Whether you own a car or your employer does not matter when it comes to having to maintain good records for tax purposes. In addition, even if your employer is intending to take the flat per mile allowance rather than deducting the cars actual operating expenses, accurate records must be maintained.

Q What is the best way to keep records concerning business
use of my car?

If you want to take a tax deduction for the business use of your car, you must keep good records. You can simply jot your mileage down on a notepad. For each trip, you should include the date and time, the number of miles you drove, the person you visited and the purpose of the visit.

Q Can I deduct my business travel expenses?

If the trip you take is purely for pleasure purposes, you may not deduct the expenses as a business expense. However, the IRS will allow you to deduct expenses related to business travel as long as these costs are not extravagant.

Q Can I write off moving expenses if I started a new job this year that required me to move to another city?

You may be able to deduct moving expenses if you make a job-related move from one city to another if the move meets IRS guidelines. In order to take this deduction, you must stay in your new full-time job for at least 39 weeks, your new job is more than 50 miles away from your old home and job and you have relocated within one year of assignment to your new job.

Q What are the rules for deducting business meals and entertainment?

The IRS allows you to deduct 50% for meal and entertainment expenses that are directly related to your business. This means the primary purpose of the event was to discuss or transact business.

Q Are expenses related to career counseling deductible?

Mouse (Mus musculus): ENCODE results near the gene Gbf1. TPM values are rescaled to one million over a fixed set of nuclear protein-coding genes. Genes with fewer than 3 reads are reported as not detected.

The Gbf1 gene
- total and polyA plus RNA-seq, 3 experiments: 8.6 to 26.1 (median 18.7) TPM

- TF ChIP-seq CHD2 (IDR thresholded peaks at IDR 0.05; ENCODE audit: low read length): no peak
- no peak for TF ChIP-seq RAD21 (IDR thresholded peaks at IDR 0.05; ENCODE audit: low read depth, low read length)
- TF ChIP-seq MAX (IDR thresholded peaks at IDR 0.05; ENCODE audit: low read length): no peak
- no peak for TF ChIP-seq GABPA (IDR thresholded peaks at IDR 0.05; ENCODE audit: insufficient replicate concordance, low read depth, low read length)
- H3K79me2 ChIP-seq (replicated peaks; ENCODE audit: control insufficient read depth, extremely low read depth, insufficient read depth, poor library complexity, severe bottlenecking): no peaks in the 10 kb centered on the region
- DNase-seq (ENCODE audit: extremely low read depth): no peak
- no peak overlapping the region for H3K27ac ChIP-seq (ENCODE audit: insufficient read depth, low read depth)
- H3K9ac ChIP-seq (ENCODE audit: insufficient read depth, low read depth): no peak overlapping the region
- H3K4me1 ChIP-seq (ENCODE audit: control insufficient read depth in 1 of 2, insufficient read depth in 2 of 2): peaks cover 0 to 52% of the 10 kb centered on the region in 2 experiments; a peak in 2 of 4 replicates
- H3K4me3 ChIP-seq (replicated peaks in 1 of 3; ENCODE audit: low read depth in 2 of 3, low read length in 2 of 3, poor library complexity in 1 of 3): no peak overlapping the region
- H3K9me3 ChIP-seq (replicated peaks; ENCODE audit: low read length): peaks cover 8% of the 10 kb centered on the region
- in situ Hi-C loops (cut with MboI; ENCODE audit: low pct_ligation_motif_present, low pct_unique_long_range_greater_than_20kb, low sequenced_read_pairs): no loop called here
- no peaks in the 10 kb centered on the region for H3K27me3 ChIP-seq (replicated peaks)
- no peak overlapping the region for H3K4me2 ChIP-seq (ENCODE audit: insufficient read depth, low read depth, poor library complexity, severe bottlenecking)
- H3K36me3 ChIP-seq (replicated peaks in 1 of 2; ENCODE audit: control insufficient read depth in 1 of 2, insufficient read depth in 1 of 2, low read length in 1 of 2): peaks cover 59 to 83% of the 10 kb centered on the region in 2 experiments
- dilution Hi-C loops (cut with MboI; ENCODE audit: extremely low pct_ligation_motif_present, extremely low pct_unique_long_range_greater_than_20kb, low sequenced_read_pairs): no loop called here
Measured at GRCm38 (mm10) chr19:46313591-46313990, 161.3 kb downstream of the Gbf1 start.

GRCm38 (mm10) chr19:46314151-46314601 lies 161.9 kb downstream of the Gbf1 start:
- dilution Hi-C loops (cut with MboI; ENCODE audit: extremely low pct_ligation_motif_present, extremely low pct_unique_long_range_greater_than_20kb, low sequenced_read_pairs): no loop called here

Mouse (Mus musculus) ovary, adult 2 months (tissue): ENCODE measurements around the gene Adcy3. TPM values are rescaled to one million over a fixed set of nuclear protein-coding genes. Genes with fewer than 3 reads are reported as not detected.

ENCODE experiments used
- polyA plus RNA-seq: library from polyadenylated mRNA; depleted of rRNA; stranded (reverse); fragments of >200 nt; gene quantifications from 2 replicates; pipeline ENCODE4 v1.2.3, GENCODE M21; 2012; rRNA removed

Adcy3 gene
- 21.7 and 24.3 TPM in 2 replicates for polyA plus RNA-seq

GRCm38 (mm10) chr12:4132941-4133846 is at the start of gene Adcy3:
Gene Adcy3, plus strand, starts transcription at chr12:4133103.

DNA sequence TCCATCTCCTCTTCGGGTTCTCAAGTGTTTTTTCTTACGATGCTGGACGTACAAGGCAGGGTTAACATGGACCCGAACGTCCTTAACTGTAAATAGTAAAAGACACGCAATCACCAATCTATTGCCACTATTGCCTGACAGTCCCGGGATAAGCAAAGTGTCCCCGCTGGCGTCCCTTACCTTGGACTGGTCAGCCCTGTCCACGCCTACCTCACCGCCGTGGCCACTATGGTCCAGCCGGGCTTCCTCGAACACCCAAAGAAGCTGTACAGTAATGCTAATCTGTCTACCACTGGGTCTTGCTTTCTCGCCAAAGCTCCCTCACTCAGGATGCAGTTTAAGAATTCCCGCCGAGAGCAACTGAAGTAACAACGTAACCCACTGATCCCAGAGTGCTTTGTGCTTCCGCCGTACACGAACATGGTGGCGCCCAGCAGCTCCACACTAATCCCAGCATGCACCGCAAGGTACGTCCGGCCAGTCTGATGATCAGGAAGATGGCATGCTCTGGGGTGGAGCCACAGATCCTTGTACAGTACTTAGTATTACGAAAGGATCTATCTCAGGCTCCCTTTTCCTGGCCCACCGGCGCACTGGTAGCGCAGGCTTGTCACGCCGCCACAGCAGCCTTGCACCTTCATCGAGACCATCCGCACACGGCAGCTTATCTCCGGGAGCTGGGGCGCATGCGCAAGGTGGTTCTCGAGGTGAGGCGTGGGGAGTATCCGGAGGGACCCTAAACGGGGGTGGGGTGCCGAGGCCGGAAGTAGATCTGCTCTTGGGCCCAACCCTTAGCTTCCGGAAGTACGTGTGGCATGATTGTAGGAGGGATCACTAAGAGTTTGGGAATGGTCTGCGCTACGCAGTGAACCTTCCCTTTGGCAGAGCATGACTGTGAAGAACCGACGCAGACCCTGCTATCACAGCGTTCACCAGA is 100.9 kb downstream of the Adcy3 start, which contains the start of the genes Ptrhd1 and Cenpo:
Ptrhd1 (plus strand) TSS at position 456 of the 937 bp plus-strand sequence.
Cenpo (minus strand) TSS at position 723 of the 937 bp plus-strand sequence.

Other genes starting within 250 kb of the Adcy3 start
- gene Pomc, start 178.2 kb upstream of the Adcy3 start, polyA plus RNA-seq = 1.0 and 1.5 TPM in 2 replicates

The cost of career counseling may be deducted as a miscellaneous deduction if you are actively seeking a job in your current profession. If the new job you seek is outside of your current line of employment, these costs will not be deductible under the law. Similar rules apply to deductions for fees you pay to employment agencies and job-search firms.

Q Can I deduct the cost of clothing I buy for work?

For most people, the answer is no. However, if your job requires that you wear special clothes or uniforms on the job and the clothing is not suitable for everyday wear, you may be able to deduct the cost of these work clothes. People who can usually deduct the cost of clothes or uniforms include police officers, firefighters, letter carriers, nurses, airline pilots and bus drivers.

Q Is it true that workers in certain types of industries can deduct more than 50% of their business-related meals?

Most business-people can deduct no more than 50% of the cost of their business-related meals. But a little-noticed provision in the massive Taxpayer Relief Act of 1997 allows many truck-drivers and airline pilots to deduct up to 80% of their business-related meals. Since the nature of a trucker or pilot's job requires constant travel, Congress decided to provide them with some extra deductions for the meals they eat while working.

Q Can I deduct the cost of subscriptions for business magazines and publications?

You can deduct the cost of subscribing to financial publications, such as Money magazine or the Wall Street Journal, as an investment-related expense. However, you have to be careful when taking the deduction. If you write out a check for a three-year subscription today, you get to deduct one-third of the cost this year, one-third next year, and the final third the following year